• When selecting cover crop species for Prevented Plant fields, limit species of same type as next year’s cash crop. If 2021 crop is corn: limit warm-season grasses, use low Carbon to Nitrogen (C:N) ratio species like brassicas and a few legumes, add flax and oats that feature high mycorrhizal fungi association to build soil structure. To help manage water, seed winter cereals so living roots can uptake water in fall and spring—just need to terminate two weeks before planting corn. If going to soybeans: limit broadleaves in the mix, use warm and cool-season grasses and some brassicas. Seeding only one crop type (like brassicas) is not recommended. To optimize soil benefits, seed more overwintering crops like cereal rye (not annual rye) or triticale. • Grab a spade to compare soil structure after a season of cover crops versus a field with no cover crops. Seeing is believing regarding improved soil structure.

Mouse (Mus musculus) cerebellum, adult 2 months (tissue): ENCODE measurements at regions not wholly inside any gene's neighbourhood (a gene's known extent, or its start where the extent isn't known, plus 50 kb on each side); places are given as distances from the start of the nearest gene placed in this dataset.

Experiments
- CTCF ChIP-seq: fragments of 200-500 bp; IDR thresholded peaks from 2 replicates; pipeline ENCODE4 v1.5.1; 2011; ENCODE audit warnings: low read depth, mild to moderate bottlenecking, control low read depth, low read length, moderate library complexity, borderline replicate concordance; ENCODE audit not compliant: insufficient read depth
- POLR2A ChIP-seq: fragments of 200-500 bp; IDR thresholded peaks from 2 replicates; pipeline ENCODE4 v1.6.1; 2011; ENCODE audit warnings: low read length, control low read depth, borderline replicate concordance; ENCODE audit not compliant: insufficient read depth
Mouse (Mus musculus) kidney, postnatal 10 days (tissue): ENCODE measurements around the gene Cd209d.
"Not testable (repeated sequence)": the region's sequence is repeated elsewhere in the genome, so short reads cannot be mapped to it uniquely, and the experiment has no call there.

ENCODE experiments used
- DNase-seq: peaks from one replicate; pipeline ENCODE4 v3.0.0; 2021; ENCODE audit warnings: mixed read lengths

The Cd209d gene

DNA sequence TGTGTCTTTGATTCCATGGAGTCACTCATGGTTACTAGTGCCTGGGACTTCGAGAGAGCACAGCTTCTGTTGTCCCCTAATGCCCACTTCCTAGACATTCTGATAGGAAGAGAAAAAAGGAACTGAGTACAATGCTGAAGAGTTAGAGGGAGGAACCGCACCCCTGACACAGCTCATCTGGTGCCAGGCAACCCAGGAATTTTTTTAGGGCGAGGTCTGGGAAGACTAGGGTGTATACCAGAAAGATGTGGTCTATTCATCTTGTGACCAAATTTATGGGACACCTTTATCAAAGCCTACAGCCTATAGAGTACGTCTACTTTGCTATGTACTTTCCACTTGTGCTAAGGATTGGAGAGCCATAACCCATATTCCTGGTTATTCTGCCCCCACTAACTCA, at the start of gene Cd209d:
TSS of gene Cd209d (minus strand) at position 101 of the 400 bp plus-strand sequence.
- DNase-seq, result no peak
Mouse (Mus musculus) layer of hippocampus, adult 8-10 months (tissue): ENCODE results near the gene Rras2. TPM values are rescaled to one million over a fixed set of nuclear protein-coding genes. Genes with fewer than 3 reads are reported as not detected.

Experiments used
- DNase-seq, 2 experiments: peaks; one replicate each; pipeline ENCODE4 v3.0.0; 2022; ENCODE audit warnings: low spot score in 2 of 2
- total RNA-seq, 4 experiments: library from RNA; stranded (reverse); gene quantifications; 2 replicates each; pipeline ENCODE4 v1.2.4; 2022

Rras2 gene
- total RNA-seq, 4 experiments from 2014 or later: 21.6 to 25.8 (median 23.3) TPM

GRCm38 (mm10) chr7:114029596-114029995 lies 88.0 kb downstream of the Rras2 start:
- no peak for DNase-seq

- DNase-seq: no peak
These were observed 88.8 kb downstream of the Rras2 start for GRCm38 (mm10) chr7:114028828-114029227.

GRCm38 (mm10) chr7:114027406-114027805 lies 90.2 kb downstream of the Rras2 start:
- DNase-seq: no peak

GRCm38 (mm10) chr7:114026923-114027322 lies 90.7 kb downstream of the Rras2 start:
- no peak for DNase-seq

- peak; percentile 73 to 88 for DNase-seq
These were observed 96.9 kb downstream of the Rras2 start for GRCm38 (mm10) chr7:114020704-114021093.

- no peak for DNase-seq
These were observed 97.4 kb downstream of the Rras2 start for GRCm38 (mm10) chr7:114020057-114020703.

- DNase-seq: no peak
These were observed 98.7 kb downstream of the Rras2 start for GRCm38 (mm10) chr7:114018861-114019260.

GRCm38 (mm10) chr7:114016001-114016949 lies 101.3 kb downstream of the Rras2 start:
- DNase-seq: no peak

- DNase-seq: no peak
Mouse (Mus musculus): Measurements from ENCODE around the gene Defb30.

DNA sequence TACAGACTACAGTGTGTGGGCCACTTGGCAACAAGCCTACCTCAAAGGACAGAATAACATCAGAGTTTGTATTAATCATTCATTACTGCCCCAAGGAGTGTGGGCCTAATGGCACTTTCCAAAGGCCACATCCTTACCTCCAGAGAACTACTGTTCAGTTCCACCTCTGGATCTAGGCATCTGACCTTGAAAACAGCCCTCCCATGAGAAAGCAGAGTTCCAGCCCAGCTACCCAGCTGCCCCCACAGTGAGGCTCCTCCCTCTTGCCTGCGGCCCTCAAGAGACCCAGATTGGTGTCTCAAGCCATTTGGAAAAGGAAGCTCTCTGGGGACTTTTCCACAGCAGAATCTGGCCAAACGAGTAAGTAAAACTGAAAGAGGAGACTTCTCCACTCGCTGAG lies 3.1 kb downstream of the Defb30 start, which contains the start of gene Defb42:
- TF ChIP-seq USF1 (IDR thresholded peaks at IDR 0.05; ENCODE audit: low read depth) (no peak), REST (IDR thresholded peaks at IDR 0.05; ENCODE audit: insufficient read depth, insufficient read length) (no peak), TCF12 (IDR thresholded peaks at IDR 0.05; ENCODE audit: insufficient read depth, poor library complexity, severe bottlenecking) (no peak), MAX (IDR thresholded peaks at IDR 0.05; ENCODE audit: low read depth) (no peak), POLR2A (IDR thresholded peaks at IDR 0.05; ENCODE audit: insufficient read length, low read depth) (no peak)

• A new brochure “Cover Crops and Crop Insurance” (PDF) is available from USDA’s Risk Management Agency (RMA), Natural Resources Conservation Service (NRCS), and Farm Service Agency (FSA) who have jointly developed these guidelines for cover crops across all USDA programs. It is recommended to always check with USDA’s Farm Service Agency (FSA) and Risk Management Agency (RMA) on prevented planting requirements and harvest restrictions for cover crops.

Tips for managing 2020 cash crops in 2019 Prevented Plant fields

Be aware of potential fallow syndrome on corn.